Date: April 19, 2014
Location: COEX Mall Exhibition center
Subway stop: Samseung, line #2, South of the Han
Saturday April 19th: I met up with some friends and headed to the COEX mall for the wine and spirits expo. This was my first year, but I liked the idea of getting samples of wine, beer, and spirits, so I made sure to pre-register by the deadline, which was April 5th. Once we made our way to exhibition Hall ‘C’ we paid for our entrance (17,000W), and pre-registration meant we also got a wine glass to do our sampling. A new rule for this year was that there are no re-entrances, so if we left the hall, we wouldn’t be able to get back in. Opening hours were 10-5, and we got there about noon.
Once inside, we could walk around the various wine, beer, or spirits booths and receive samples of what they had available. The expo had already been going on for a couple days, mostly for buyers and sellers inside the beer, wine, and spirits industry. Saturday was the one day open for the general public. Generally, wines were in one area, beer in another, spirits were set together and there were some random scattering about of other things.
We figured it would be best to start with the wine. It was fun to be able to try some different wines that I had not had for a couple years, and also try some beers that might be coming into the Korean market.
The wine section of the expo was divided between regions, such as Spain, Chile, Italy and Australia. There were anywhere between 4 and 8 small booths with 1 or 2 representatives from the winery pouring samples.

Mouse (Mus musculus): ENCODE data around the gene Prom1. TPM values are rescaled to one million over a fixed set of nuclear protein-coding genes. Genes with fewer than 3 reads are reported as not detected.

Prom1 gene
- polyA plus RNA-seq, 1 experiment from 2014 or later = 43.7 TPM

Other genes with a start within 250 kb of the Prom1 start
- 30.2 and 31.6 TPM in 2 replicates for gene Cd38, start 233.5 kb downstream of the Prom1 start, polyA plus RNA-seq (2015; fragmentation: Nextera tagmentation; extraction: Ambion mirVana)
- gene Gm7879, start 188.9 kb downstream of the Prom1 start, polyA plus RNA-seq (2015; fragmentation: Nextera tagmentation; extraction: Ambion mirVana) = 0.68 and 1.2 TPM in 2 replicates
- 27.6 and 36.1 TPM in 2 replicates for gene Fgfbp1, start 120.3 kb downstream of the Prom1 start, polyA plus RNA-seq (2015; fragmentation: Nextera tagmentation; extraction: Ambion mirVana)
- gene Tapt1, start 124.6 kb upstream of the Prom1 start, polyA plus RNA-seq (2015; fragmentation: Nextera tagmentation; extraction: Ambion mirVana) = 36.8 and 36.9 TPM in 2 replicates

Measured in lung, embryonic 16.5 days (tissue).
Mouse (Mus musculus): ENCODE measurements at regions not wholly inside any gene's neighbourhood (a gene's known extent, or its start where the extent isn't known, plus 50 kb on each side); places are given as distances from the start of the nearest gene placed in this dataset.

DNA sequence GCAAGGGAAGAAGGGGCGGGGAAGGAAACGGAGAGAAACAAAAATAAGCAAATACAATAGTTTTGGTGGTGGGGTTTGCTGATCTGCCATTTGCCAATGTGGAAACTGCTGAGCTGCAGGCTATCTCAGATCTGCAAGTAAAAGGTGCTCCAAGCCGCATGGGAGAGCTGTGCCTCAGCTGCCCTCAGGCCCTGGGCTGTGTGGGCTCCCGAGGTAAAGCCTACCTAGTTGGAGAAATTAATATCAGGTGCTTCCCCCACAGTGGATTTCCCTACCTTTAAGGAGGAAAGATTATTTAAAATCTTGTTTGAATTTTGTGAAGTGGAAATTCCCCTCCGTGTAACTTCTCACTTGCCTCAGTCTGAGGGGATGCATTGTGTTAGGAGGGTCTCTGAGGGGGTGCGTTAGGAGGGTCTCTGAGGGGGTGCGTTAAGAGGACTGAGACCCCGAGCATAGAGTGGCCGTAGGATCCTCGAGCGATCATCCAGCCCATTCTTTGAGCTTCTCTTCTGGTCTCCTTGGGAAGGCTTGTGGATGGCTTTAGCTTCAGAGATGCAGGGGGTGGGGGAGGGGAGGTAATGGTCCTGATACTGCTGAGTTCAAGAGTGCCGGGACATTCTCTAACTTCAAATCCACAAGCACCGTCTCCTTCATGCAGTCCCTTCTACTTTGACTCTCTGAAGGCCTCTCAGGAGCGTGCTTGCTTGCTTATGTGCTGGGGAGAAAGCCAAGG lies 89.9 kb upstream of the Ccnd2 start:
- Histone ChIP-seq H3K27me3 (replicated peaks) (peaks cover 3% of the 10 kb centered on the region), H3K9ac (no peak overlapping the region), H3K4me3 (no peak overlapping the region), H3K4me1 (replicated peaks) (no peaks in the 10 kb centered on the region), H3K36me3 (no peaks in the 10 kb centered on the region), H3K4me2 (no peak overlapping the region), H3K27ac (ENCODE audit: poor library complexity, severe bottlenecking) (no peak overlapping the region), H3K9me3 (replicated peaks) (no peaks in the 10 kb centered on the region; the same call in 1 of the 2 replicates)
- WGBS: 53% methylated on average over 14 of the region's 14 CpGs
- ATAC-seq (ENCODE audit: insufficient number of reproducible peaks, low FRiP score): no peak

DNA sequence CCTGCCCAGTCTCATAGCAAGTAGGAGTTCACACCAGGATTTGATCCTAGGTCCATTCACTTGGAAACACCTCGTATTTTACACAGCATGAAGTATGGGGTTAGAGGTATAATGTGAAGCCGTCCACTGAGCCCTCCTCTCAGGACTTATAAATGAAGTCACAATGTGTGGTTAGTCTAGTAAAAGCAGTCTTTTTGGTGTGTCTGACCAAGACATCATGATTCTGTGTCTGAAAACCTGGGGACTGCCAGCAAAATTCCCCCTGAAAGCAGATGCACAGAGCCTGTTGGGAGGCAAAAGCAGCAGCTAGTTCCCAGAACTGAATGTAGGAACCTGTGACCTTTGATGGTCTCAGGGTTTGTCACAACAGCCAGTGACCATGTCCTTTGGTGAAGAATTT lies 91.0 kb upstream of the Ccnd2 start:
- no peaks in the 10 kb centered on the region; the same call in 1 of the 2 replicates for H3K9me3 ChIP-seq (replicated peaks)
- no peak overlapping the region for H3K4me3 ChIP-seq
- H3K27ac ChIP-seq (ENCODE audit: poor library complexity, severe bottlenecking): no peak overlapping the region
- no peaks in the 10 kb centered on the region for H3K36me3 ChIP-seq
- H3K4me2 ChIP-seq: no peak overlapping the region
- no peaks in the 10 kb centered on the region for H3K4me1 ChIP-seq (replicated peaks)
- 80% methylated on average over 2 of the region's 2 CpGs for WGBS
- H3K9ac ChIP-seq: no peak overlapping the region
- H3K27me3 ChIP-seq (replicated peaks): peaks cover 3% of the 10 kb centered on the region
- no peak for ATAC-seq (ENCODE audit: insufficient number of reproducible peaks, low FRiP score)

I was most excited to see Australia there, although apparently I had shown up a bit too late to try any Shiraz they had available. A highlight for me was getting to chat with a couple guys from Spain and South America, including a guy that had spent a year in Houston. I think they enjoyed talking with someone they could speak to in English that had at least some experience with wine.
Part of the expo was marketed as the Seoul World Beer Festival. It was a large rectangle area with between 15 and 20 beer exhibitors displaying what they had to offer. There was a heavy predominance of lighter, lager style beers, but there were also some IPA styles, including 7Brau. There were even a few ‘darker’ beers that could be sampled. Some extra booths were outside the festival area, some beers from Anderson Valley, and Lost Coast Brewing. Kona Brewing, was there and had their coconut porter to sample. It was great because it’s rare to have many seasonal beers make their way across the Pacific. My favorite was getting to try a local Korean craft brew that had a quality dark beer. Unfortunately I forget the name, as I only knew enough Korean to read the word ‘dark’ on their menu board. I found it a little funny that there seemed to be no sign of ‘Craftworks’ brewery at the expo. Although I am not a huge fan myself, I know they are generally a heavy hitter for craft beer on the Korean Peninsula.
Other Beer/Breweries in attendance included Carlsberg, North Coast, Lindeman’s Lambic beers, Whistler (from CA), several kinds of ciders, and a selection of random German beers. There was also a booth there that had on display (but NOT sampling) at least 3 true trappist ales, including Rochefort, Orval, and Westmalle. I imagine these were too expensive to sample, but maybe is this an indication that these beers are possibly coming to the market? (Bonny’s Pizza, I hope you’re reading this…)
The Spirits part of the expo was located right next to the beer ‘festival.’ There were a couple vodka companies giving little sample shots, and had a couple models there in Russian fur hats and short dresses for the locals to take photos with.